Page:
Genius in the Room

I’m thinking about the conversation I’ll be leading at EduCon2.2 in Philly later this month. Earlier this year, I helped to moderate a panel presentation at the National NACAC conference, and although I felt that it went well, I have since found that my thinking about presentations is changing.

One thing that struck me about the largely positive feedback we received on our NACAC session was how unconnected I felt to the individuals giving the feedback. We were in a room with over 200 attendees (in fact, some would-be attendees were turned away!). We were only able to carve out a few minutes for Q&A, because, no matter how hard you try, limiting multiple speakers to a set time limit is a doomed task. (After all, speakers are speakers in part because they like to talk!) So although there was some productive exchange, we spent the bulk of our time in a modified “sage on the stage” set up.

But the best learning situations I’ve ever been in have always had a more conversational feel. And 2008 and 2009 for me have been the years of learning that the genius is in the room. So, faced with a conference at which I’m likely to not know the people in my room, what can I do to go beyond “ice breaking” and move towards “thought revving”? EduCon’s stated preference for genuinely interactive and conversational sessions is part of what made me so excited about trying to lead a conversation there.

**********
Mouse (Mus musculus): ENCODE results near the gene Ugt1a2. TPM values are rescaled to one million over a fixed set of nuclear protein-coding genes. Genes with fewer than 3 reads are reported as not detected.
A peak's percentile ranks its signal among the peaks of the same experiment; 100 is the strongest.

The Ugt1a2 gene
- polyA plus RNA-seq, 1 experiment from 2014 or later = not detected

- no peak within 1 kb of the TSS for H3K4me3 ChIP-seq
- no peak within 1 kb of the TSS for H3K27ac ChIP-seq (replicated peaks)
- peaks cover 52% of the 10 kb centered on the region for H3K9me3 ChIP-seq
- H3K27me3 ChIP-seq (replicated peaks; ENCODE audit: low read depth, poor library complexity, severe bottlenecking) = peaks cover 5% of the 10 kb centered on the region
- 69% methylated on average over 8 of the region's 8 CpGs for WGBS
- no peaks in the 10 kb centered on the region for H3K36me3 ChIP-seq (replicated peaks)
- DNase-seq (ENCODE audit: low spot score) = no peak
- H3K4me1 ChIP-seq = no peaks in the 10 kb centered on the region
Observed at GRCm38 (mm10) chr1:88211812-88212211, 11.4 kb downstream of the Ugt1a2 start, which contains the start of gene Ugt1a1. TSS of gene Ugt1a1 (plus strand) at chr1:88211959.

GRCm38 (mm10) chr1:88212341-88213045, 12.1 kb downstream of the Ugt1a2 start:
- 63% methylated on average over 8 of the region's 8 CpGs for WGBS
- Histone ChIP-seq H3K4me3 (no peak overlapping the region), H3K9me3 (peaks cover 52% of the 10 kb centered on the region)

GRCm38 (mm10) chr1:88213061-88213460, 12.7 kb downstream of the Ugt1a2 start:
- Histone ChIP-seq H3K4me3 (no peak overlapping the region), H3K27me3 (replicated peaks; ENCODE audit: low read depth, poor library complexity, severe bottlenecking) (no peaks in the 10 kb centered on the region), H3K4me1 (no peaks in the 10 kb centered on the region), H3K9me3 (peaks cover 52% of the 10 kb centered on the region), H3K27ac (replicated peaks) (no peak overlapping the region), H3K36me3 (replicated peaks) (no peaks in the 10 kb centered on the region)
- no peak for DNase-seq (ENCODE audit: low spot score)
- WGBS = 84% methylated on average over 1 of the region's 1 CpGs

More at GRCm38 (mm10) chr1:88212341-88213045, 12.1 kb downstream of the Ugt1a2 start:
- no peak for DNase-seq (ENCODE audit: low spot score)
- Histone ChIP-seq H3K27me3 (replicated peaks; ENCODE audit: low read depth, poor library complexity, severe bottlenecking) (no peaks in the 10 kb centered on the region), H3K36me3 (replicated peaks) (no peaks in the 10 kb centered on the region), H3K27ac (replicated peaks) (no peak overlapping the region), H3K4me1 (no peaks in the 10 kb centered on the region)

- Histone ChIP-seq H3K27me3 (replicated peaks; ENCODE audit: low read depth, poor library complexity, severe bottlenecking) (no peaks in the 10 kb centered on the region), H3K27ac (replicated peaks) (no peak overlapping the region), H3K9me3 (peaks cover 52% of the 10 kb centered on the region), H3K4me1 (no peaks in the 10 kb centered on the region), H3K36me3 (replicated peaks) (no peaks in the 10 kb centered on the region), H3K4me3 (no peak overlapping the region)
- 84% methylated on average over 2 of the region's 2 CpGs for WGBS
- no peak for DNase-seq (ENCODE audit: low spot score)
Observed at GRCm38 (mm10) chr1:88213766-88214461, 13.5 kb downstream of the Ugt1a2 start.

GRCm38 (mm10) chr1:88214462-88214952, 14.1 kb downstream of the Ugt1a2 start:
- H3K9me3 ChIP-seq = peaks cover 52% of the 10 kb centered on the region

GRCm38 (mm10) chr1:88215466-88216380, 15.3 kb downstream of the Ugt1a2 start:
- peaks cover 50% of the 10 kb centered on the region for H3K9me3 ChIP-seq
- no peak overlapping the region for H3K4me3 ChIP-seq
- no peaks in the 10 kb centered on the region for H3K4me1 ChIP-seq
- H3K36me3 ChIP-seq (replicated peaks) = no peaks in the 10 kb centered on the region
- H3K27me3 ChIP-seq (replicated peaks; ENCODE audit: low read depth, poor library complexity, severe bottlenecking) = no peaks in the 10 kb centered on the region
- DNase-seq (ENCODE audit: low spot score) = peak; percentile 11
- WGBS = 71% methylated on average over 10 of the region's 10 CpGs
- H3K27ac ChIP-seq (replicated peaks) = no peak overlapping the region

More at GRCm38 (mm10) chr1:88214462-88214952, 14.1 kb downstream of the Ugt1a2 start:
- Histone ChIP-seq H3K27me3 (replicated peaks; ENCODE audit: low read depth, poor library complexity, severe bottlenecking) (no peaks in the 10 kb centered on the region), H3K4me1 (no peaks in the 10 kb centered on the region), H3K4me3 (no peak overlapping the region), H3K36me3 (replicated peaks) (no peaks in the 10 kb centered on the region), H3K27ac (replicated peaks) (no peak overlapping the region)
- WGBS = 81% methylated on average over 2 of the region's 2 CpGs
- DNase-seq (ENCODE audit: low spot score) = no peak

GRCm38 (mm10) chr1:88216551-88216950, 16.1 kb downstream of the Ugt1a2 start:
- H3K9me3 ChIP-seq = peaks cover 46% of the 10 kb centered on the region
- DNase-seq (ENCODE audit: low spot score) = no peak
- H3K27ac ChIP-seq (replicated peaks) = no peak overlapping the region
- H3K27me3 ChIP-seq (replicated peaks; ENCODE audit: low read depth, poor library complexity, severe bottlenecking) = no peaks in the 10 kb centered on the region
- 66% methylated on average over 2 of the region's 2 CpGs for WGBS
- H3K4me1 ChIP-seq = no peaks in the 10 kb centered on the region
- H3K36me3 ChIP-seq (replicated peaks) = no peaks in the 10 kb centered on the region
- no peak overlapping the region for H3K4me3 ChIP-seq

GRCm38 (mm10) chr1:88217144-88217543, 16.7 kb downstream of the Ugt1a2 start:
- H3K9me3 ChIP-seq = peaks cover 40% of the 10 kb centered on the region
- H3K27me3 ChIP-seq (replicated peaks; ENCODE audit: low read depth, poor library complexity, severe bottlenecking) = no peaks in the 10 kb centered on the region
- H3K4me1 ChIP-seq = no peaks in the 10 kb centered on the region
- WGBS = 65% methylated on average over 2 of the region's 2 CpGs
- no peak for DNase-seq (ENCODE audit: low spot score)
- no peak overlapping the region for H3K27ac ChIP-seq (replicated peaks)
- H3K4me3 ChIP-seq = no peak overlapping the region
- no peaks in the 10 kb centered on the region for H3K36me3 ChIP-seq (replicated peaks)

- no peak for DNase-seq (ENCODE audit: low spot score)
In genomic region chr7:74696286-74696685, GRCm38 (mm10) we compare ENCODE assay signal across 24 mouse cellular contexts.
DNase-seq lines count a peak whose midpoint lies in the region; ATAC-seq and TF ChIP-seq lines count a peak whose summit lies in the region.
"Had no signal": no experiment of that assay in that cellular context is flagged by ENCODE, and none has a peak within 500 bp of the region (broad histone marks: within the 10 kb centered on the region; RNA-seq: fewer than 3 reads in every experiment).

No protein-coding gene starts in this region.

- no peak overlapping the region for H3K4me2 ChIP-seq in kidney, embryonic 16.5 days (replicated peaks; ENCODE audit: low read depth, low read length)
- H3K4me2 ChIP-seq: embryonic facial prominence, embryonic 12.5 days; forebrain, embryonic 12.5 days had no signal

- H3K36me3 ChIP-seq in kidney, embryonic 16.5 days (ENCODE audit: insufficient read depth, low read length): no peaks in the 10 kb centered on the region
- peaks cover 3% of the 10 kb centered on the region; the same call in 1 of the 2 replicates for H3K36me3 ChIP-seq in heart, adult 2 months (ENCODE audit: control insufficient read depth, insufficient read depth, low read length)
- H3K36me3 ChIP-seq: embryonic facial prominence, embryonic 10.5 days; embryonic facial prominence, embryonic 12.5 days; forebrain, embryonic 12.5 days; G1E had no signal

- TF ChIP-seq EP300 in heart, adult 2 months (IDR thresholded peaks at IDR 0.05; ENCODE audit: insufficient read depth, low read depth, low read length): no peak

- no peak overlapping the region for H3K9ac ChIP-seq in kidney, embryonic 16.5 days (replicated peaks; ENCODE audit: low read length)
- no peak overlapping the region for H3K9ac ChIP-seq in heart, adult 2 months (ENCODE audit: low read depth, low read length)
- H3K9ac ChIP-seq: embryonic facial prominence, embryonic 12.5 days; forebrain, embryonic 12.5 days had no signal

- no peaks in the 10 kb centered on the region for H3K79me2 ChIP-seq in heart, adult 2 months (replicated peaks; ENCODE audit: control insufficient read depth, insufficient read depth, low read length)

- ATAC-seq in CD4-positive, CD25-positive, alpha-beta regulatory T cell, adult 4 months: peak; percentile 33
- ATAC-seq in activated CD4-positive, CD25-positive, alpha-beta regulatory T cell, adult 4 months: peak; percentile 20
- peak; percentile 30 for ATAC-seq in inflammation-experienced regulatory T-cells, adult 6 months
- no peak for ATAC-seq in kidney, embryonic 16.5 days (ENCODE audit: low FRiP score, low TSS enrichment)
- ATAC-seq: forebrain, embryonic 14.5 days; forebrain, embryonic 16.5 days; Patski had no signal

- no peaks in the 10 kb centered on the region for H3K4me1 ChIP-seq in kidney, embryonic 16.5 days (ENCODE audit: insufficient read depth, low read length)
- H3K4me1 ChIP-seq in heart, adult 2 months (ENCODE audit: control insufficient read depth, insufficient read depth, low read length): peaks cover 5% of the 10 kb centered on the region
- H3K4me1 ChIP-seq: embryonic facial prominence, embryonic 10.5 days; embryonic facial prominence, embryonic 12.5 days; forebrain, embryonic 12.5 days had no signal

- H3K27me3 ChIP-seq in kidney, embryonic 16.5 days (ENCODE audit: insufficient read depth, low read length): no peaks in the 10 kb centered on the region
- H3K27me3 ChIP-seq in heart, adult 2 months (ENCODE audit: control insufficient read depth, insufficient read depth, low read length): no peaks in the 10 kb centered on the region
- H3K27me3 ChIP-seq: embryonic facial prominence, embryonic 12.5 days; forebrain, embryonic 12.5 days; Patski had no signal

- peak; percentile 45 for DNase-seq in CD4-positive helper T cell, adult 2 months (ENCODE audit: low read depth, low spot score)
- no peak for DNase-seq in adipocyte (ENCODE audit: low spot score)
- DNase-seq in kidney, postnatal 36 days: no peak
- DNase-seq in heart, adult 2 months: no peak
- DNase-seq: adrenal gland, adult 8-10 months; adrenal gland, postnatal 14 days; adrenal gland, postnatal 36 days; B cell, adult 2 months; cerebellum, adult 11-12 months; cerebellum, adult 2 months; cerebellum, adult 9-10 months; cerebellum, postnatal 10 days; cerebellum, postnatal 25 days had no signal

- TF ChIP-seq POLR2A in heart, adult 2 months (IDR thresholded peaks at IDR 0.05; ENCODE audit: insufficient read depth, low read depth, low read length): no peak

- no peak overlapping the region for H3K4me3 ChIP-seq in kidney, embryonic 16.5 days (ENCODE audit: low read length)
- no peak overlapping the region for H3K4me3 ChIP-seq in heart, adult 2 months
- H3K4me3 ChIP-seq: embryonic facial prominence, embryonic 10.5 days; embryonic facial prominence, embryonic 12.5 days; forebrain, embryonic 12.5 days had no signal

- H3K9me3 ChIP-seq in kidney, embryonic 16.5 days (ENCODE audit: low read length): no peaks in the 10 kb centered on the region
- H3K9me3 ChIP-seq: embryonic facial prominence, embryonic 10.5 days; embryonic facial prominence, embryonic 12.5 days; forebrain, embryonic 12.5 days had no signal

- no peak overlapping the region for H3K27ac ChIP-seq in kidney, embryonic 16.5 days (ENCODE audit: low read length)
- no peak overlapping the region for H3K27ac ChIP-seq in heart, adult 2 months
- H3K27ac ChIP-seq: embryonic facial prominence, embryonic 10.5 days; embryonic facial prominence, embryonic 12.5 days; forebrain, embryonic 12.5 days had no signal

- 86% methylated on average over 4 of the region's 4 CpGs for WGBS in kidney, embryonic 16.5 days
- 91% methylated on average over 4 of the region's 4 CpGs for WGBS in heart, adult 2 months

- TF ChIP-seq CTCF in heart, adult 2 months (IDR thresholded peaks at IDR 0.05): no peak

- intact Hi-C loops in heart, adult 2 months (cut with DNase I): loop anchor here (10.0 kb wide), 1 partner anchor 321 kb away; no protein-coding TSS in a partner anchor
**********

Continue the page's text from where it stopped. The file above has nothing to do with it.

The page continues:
I’m hoping that having the folks in my room start off with a little focused sharing about what they already know and what they’re curious about will serve as a kind of rocket fuel to our conversation. I spent the better part of a half hour this morning playing around with the fantastic diagram creation tools on; I am looking forward to printing off multiple copies of a handout based on the diagram above. And I can’t wait to meet the people I’m going to be learning with later this month!

(Hattip to my friend Circe,
who encouraged me to write about
my desire to make more space
for conversations…)

Posted on December 29, 2009, in big picture. Bookmark the permalink. Leave a comment.

Leave a Reply

Fill in your details below or click an icon to log in: Logo

You are commenting using your account. Log Out /  Change )

Google+ photo

You are commenting using your Google+ account. Log Out /  Change )

Twitter picture

You are commenting using your Twitter account. Log Out /  Change )

Facebook photo

You are commenting using your Facebook account. Log Out /  Change )


Connecting to %s